That’s where equipment manufacturers and mail service providers come in. They constantly try to evolve, to help customers raise the quality of their mailings as well as the speed with which they’re produced.
“The reoccurring challenges our HVTO customers face are job change duration, customer and regulatory compliance, multi-channel presentment, and convenience. Neopost offers solutions around these recurring challenges, including automation on our systems that makes changing jobs very quick and easy,” explains Benedetto.
Even ultra-specialized parts of the market have seen changes.
“Sensible is investing in development of the ‘Optimum’ speed inserter, by which a data center can obtain the highest efficiency, the lowest cost per piece, with the software and tracking for complete audit compliance,” says Earle Painter, president, Sensible Technologies.
It comes down to sophisticated, innovative solutions—the way a roll is fed into a printer, the camera that logs and tracks a barcode, and the system that manages each printing job.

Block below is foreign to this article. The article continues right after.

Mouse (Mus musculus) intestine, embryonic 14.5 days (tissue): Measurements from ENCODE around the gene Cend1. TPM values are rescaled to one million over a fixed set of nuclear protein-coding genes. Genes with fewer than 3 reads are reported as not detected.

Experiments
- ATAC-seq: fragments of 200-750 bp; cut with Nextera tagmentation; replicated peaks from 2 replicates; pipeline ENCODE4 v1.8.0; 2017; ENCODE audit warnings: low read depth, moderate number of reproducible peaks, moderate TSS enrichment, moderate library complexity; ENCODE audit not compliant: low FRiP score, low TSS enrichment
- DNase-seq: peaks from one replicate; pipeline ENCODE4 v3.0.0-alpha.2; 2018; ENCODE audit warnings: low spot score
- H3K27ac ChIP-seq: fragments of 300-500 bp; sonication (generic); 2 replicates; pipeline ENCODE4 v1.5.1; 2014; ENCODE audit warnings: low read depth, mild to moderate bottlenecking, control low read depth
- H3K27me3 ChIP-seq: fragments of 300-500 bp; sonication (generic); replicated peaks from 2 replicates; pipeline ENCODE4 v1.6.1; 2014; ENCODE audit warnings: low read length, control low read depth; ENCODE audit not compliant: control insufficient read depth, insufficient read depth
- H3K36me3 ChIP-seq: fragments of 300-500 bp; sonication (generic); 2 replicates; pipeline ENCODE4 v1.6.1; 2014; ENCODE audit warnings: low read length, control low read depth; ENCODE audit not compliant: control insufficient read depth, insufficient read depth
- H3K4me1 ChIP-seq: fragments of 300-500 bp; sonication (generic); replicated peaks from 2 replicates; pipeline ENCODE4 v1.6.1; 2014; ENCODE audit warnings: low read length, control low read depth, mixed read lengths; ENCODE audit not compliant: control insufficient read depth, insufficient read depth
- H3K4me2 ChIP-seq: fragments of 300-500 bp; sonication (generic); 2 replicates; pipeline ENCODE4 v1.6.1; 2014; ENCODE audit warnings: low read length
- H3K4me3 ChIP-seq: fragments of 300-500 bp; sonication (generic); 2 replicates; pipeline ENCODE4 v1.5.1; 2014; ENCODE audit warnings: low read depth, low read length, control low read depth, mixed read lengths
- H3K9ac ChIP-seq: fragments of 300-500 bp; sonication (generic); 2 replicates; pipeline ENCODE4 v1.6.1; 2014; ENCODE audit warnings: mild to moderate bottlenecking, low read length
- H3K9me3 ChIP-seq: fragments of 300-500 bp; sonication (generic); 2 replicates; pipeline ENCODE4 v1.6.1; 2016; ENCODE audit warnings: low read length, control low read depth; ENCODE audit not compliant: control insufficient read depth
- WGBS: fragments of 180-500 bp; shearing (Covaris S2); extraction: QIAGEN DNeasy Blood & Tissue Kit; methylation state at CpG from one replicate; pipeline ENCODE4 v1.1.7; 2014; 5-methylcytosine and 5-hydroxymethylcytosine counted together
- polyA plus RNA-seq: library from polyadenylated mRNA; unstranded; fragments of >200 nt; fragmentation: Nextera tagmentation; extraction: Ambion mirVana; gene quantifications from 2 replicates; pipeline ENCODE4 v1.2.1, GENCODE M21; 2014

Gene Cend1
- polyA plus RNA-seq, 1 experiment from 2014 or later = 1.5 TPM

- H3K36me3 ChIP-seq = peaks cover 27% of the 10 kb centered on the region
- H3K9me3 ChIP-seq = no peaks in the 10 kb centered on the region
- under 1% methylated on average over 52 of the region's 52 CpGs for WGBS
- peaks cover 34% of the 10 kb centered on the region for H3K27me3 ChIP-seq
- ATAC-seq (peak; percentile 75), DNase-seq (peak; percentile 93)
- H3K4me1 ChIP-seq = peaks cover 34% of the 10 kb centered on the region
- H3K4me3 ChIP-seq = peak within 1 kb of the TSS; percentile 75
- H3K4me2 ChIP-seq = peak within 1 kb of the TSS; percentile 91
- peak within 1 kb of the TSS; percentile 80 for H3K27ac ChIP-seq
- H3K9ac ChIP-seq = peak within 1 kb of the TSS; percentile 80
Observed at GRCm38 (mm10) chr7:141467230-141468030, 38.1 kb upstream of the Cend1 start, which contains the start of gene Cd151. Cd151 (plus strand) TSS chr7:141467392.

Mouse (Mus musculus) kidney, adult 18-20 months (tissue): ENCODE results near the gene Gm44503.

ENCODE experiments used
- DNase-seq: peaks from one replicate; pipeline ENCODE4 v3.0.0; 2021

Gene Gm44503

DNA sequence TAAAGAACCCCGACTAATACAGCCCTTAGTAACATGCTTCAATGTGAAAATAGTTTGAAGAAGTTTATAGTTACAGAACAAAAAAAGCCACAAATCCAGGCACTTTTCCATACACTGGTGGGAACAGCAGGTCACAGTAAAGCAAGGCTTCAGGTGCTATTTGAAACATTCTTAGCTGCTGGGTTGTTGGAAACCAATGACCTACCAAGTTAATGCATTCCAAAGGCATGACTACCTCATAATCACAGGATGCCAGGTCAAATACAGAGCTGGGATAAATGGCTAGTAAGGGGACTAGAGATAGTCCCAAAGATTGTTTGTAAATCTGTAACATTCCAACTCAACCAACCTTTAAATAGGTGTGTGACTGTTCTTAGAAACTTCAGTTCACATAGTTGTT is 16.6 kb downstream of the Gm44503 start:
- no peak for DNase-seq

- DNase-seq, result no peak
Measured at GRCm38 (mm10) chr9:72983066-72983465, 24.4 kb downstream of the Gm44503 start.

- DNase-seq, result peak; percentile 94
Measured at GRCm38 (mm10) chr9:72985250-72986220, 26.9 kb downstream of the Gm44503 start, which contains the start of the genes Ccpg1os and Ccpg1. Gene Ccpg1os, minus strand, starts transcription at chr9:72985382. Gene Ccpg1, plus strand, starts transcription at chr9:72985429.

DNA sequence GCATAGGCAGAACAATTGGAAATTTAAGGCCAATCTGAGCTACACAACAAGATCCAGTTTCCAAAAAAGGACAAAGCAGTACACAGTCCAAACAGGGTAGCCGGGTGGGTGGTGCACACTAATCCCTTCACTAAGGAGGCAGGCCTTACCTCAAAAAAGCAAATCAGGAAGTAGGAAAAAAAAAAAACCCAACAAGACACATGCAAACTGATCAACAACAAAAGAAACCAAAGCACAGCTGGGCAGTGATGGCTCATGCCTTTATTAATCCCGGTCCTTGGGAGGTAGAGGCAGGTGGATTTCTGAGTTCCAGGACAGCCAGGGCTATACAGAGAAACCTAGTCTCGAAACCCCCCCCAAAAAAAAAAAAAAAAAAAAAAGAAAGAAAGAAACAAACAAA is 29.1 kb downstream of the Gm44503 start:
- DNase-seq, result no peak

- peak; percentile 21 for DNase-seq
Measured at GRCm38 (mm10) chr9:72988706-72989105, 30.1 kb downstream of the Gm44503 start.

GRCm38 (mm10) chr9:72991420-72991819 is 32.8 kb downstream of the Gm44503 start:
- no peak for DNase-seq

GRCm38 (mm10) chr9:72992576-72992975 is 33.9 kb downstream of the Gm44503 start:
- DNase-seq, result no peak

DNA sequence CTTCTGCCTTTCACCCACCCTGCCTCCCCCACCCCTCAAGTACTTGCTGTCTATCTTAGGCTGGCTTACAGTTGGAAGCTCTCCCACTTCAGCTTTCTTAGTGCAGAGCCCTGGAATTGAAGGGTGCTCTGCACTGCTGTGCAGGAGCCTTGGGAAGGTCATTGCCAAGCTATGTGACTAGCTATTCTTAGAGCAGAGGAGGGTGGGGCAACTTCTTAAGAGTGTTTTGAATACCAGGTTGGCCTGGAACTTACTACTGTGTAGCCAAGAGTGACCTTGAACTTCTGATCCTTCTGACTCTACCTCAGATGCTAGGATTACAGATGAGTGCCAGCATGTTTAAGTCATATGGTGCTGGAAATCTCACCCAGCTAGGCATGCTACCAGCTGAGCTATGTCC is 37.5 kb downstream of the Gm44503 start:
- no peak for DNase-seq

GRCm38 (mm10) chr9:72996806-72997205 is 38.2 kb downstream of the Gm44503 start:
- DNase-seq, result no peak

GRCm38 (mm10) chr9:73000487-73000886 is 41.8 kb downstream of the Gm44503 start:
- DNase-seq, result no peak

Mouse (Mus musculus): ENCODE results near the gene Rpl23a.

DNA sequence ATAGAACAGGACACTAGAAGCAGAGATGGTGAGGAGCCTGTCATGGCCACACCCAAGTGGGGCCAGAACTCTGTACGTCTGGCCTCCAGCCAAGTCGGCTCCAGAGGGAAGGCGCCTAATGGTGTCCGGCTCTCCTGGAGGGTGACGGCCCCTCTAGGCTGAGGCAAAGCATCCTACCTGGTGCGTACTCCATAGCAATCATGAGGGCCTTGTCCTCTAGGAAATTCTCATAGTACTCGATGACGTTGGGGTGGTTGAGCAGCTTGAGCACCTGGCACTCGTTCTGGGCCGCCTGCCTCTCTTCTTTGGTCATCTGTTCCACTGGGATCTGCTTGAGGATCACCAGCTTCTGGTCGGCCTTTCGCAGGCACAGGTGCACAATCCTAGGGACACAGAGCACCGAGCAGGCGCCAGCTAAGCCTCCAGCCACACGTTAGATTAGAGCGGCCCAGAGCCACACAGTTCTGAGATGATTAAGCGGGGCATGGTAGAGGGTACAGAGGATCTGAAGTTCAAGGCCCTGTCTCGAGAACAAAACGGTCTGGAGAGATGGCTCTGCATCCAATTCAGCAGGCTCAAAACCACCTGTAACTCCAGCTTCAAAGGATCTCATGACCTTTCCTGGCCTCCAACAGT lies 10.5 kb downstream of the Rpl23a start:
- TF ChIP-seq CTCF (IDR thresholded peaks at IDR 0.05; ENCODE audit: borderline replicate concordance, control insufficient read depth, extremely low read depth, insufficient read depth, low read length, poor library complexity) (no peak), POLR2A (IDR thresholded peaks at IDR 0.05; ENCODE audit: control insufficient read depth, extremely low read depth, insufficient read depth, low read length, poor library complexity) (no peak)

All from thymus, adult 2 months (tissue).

“Many clients are taking a hybrid approach to the presentment of their physical mail,” says Pitney Bowes’ Gresham. “They utilize manifest software or sorting equipment on a portion of their mail to obtain the best possible postage discounts, then pass the residual volumes—any mail that qualifies at three-digit or above—to our Presort Services group for additional discounts. This allows clients to capture the lowest possible postage rates,” he adds.
The Future of Mail
While the future of mail as we know it is unclear, it still plays a major role in the way in which companies conduct business. High-speed printing and finishing equipment as well as sophisticated software and barcode technologies support this evolving communications channel. dps
Oct2014, DPS Magazine